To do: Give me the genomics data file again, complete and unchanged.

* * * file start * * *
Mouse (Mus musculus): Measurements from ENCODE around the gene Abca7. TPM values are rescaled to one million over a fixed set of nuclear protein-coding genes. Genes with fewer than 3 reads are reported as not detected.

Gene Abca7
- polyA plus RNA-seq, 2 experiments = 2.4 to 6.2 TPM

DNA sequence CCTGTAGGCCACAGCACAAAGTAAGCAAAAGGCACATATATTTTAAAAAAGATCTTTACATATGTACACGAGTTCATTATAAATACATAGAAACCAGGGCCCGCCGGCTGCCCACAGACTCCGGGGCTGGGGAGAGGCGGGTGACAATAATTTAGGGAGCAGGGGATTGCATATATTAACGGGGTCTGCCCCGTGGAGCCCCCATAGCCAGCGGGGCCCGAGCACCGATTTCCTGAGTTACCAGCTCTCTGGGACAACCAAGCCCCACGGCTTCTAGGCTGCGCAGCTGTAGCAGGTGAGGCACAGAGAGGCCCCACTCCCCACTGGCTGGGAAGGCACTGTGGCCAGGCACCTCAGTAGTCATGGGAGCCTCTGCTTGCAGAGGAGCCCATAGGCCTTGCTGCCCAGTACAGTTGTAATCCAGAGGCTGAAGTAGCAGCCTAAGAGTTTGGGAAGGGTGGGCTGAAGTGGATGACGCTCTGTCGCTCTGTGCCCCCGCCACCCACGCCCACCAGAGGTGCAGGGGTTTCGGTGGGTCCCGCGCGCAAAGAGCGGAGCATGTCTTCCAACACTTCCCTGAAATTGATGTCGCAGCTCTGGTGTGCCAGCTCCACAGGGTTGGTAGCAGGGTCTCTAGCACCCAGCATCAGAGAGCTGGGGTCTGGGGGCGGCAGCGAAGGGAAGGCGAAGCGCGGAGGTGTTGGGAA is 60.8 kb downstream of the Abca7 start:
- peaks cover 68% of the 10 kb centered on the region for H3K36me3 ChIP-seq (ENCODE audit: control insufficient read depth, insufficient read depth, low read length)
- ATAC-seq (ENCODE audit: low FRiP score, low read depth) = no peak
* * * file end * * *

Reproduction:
Mouse (Mus musculus): Measurements from ENCODE around the gene Abca7. TPM values are rescaled to one million over a fixed set of nuclear protein-coding genes. Genes with fewer than 3 reads are reported as not detected.

Gene Abca7
- polyA plus RNA-seq, 2 experiments = 2.4 to 6.2 TPM

DNA sequence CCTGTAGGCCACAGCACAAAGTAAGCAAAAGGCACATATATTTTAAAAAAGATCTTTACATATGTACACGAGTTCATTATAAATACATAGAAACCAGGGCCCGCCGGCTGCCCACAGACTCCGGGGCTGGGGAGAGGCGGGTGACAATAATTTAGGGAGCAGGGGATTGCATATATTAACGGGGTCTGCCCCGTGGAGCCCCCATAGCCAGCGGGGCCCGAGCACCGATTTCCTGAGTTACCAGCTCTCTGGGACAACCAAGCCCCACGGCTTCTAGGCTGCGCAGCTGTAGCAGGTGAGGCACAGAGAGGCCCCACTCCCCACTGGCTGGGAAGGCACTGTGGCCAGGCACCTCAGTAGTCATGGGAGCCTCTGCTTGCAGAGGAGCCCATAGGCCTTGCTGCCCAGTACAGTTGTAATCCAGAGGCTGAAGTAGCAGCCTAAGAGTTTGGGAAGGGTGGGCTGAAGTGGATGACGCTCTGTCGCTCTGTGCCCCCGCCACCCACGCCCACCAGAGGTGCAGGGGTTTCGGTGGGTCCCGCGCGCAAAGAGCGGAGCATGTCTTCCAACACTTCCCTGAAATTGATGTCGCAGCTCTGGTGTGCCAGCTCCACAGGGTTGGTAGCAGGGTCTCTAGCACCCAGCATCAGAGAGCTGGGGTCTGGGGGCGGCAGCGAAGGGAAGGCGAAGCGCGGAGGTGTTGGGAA is 60.8 kb downstream of the Abca7 start:
- peaks cover 68% of the 10 kb centered on the region for H3K36me3 ChIP-seq (ENCODE audit: control insufficient read depth, insufficient read depth, low read length)
- ATAC-seq (ENCODE audit: low FRiP score, low read depth) = no peak